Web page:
WikiLeaks founder Julian Assange has again become a lightning rod for accusation and counter accusation as Swedish prosecutors dropped three sex assault claims against him but intend to pursue a rape claim.
The 44-year-old Australian lashed out at the prosecutors on Thursday, saying they had avoided hearing his side of the story and their actions were “beyond incompetence”.
But Sweden’s Director of Public Prosecutions Marianne Ny said Assange had consistently avoided being interviewed and a June request to question him at his Ecuadoran embassy refuge in London had yet to be granted.
The British government, meanwhile, said on Thursday it would make a formal protest to Ecuador for allowing Assange to shelter in the embassy where he has been holed up for more than three years.
Ecuador responded that Sweden’s and Britain’s “inaction” was why Assange had not been questioned by prosecutors before the statute of limitations on three of the accusations against him expired.
Swedish officials on Thursday confirmed that investigations into two claims of sexual molestation and one of unlawful coercion were being dropped as two had reached their time limit and a third would do so next Tuesday.
But prosecutors say they still hope to question Assange on an allegation of rape that doesn’t expire until 2020.
Two women in Sweden made the 2010 sex claims, which Assange strongly denies.
Assange fought extradition to Sweden from the UK on fears he would be handed over to the United States over secret documents published by his whistleblowing organisation.
In a statement on Thursday, Assange said he was “extremely disappointed” as he was an innocent man who hadn’t been charged.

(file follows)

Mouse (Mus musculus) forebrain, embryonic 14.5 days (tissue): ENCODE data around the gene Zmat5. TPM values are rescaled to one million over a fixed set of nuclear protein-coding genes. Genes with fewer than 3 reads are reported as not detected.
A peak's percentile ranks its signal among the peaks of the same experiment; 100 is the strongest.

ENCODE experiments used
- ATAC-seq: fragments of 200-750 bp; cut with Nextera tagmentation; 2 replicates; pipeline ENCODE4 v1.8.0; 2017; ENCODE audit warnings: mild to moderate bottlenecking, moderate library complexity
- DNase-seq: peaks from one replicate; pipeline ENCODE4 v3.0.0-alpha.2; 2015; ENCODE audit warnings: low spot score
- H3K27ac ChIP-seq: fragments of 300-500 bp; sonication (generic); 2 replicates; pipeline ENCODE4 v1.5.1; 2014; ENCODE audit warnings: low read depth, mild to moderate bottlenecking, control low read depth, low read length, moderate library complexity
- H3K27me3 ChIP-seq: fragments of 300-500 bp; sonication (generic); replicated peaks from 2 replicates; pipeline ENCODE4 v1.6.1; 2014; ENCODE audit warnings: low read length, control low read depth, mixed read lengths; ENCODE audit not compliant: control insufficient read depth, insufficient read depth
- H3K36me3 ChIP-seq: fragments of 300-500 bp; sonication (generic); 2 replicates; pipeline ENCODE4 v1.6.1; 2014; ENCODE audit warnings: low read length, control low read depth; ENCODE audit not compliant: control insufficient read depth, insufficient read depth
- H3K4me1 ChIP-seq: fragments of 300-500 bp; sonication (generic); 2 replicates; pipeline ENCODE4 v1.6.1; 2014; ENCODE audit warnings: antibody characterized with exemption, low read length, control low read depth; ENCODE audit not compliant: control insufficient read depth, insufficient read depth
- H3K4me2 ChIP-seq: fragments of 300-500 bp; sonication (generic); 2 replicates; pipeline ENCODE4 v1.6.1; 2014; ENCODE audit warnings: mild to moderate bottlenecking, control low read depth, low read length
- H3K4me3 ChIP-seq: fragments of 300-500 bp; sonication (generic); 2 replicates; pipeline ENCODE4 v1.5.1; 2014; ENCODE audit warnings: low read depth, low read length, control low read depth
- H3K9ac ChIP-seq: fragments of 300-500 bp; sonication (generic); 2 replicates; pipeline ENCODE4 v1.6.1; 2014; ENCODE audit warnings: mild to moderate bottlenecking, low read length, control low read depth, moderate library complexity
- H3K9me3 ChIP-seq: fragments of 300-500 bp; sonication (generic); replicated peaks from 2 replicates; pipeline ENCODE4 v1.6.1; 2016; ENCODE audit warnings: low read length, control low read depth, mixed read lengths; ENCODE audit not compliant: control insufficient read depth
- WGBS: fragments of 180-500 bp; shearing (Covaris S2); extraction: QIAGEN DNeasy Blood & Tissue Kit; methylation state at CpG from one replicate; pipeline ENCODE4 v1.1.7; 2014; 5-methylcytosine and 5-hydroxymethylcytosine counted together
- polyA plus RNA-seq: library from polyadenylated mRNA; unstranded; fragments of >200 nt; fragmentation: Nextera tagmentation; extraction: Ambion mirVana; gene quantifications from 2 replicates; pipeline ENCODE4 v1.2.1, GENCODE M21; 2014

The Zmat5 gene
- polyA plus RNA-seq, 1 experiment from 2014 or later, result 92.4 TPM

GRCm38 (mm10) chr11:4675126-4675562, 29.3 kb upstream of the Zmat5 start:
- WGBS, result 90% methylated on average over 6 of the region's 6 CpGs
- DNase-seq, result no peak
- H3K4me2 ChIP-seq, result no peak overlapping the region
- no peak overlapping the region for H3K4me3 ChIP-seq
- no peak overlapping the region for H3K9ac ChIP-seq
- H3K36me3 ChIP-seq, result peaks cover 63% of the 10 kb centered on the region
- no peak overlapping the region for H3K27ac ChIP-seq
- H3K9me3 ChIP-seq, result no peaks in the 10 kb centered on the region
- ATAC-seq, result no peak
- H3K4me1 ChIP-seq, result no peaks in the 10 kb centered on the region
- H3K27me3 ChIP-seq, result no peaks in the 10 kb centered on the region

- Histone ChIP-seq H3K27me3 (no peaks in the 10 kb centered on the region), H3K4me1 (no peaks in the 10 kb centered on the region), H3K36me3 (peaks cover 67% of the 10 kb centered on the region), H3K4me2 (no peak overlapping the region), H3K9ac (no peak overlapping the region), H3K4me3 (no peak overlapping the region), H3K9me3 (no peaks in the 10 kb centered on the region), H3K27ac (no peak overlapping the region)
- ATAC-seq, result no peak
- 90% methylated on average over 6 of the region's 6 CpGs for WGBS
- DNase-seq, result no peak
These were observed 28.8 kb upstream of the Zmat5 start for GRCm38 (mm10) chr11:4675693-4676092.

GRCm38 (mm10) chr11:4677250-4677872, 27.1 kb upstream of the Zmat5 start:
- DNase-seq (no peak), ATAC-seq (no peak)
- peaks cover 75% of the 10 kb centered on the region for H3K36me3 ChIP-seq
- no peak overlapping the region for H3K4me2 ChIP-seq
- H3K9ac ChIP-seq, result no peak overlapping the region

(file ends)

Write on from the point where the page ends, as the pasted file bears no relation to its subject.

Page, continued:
“From the beginning I offered simple solutions,” he said. “Come to the embassy to take my statement or promise not to send me to the United States.
“This Swedish official refused both,” he said, referring to Ny. “She even refused a written statement.
“Now she has managed to avoid hearing my side of the story entirely. This is beyond incompetence.”
A statement on Thursday from Ny’s office said: “Julian Assange, on his own accord, has evaded prosecution by seeking refuge in the embassy of Ecuador.
“As the statute of limitation has run (out) on some of the crimes, I am compelled to discontinue the investigation with respect to these crimes.
The statement added that a Swedish request to interview Assange at the Ecuadorian embassy was submitted at the beginning of June, “but a permission has yet to be received”.
“I still hope, however, that I will be able to arrange for an interview, as there are ongoing negotiations between Sweden and Ecuador,” the DPP said.
On Thursday, Britain’s Minister of State for Foreign and Commonwealth Affairs Hugo Swire called the harbouring of Assange in the Ecuadorian embassy an “abuse of diplomatic relations” and a “growing stain” on Ecuador’s reputation.
“Ecuador must recognise that its decision to harbour Mr Assange more than three years ago has prevented the proper course of justice,” he said in a statement.
“As a result, some of the serious sexual allegations against him will now expire.”
But the Ecuadoran foreign ministry said the cause of the impasse was the “continued inaction by British and Swedish authorities for the nearly 1000 days of his stay in the embassy”.
“During that time, the Ecuadoran foreign ministry’s proposals and calls for dialogue have fallen on deaf ears,” it said in a statement.